CD Review 

CLAMPITT, GADDIS & BUCK

Nine Tracks

(Lelp Recordings)

***

In a genre of red clay dirt country and blue-collar blues, Clampitt, Gaddis & Buck cover it all. Leaving on a train? Yes. A chorus of "get along little doggy"? Yes. Drinking songs? God, yes. The trio really lets loose and unbuttons the pearl-snaps with their near a capella cover of the classic "In The Pines," which sounds modern enough to woo the O, Brother Where Art Thou crowd, while remaining authentic enough to please those who drink from jugs labeled XXX. While country standards like these have been done before, Nine Tracks is an overwhelmingly sweet and sincere record, just like sun-soaked Portland summers full of porch drinking and rabble rousing. EZRA ACE CARAEFF

THE BETA BAND

Heroes to Zeros

(Astralwerks)

The last thing you want is for a band's only hit to become their albatross, a song the public won't shut up about until they write another smash. But such is the case with the Beta Band, who struck it rich in 1998 with The Three EPs' "Dry the Rain." Six years, one John Cusack mention, and two full-lengths later, the Beta Band can't seem to hit that same high, although their third full-length, Heroes to Zeros, does soar in places. In the band's trademark method, Heroes is a pastiche of styles, with hushed vocals and dreamy pop landscapes recalling acts like Gomez or the Stone Roses with a more schizophrenic beat; then, with the effects loaded on, suddenly they're almost as playful as the Flaming Lips. But the Beta vision moves beyond those benchmarks: Their expansive sound grows grander with the addition of pianos, string sections, or toy instruments, although without feeling like it's moving somewhere interesting. In the end, the band sounds too swallowed up by its own celestial, orchestral odysseys to plant itself in the firm ground alongside the public's diminishing fascination. JENNIFER MAERZ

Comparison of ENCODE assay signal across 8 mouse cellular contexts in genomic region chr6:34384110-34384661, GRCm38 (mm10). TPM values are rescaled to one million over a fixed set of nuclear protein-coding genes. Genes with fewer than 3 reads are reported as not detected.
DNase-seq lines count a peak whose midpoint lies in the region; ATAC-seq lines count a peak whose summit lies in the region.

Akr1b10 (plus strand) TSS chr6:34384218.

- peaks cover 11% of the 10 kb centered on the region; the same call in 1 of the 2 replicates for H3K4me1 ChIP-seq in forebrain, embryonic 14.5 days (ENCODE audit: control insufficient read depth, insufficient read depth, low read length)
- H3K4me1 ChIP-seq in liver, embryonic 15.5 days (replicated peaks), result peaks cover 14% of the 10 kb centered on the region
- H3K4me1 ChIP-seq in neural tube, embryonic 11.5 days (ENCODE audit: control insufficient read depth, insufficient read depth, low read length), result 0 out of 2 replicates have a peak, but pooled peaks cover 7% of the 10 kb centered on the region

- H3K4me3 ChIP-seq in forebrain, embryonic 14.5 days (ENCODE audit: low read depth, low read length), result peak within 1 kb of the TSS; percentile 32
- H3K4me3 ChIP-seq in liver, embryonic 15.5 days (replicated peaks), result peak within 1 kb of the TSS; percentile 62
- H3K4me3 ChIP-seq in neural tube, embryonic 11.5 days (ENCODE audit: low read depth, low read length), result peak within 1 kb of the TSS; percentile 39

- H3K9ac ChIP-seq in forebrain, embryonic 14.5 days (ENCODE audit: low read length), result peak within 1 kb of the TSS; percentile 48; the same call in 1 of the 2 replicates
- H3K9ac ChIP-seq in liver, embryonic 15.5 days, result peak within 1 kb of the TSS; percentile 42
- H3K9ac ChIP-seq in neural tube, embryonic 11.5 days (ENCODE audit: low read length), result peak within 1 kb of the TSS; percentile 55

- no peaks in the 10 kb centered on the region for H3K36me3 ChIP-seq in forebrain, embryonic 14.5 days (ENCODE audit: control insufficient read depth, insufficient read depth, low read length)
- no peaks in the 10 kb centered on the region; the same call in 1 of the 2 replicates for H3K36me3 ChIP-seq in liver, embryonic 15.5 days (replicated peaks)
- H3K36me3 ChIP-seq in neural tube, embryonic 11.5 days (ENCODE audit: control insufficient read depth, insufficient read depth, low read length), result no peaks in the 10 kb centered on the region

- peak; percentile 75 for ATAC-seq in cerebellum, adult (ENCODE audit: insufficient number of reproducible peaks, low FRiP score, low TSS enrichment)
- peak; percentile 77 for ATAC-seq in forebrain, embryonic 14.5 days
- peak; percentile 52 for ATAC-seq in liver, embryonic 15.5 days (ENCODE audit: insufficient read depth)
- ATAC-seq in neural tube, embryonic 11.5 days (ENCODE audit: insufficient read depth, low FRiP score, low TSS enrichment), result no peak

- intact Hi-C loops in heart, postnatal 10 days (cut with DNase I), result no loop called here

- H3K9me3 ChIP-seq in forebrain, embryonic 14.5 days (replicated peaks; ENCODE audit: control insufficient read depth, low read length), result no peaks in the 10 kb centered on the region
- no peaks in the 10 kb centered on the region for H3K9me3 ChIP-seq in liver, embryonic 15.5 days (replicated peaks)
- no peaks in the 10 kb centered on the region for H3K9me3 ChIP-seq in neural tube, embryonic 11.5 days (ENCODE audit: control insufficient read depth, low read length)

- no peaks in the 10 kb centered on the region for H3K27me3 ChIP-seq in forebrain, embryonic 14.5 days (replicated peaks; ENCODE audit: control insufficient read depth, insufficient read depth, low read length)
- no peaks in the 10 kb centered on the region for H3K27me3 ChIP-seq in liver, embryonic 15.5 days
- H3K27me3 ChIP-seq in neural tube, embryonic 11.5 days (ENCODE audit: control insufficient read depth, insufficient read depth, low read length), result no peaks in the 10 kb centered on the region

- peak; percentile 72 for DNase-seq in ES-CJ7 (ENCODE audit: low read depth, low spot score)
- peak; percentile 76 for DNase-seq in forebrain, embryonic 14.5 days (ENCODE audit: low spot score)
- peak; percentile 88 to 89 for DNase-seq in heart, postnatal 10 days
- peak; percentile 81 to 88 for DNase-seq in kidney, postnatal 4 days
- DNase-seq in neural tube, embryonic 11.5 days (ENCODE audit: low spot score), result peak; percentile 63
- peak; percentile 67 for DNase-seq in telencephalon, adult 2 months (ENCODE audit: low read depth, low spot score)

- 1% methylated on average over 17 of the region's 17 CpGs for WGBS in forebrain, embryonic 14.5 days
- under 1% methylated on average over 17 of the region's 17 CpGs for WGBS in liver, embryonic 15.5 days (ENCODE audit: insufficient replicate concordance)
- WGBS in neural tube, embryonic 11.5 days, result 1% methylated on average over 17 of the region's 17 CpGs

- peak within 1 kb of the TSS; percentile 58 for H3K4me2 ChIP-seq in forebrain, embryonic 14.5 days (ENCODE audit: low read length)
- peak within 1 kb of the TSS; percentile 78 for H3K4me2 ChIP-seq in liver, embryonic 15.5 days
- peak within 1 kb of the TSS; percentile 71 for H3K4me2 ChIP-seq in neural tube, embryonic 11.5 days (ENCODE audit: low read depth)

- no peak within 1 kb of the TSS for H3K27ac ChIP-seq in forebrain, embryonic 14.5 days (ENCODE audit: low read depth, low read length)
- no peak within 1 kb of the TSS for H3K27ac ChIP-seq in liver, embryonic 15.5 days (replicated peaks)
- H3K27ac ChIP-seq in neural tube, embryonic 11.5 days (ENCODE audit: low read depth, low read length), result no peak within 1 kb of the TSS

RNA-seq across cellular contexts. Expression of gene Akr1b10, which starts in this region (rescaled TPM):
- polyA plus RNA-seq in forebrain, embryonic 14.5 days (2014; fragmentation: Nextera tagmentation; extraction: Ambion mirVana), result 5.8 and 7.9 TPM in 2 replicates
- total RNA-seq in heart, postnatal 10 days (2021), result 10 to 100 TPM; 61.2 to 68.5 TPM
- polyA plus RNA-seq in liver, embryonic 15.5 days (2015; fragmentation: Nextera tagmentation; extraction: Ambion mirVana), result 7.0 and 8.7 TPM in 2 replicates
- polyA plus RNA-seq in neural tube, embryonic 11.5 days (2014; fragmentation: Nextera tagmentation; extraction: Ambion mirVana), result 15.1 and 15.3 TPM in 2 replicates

HARD PLACE

Hard Place

(Antenna Farm)

***

I have all the respect in the world for a band that takes irony and runs with it to the point of actually pointing and laughing. Love the old-sounding new as much as you despise it? Do new Queen sounds, not quite ELOs, Cheap Trick pretenders, and messy wavers scratch an itch while at the same time causing the spread of a nasty rash? Then Los Angeles (via Detroit and San Francisco) band Hard Place is for you. Their self-titled debut sounds like the above-mentioned acts plus Sparks, XTC, and even some one-off guilty pleasures like, say, Nick Gilder. You might hate Hard Place for its no-holds barred ha-ha lyrics, but eventually you can't get way from giving yourself over to the rock anthems, hooks, and ass-kickers--and by ass-kickers I mean the kind delivered to the tender rumps of those who think old is new is still new. KATHLEEN WILSON

**** "Me For Mayor"

*** "Bringing Us Together"

** "Pick A Posey For Mayor"

* "Moving Forward Together"

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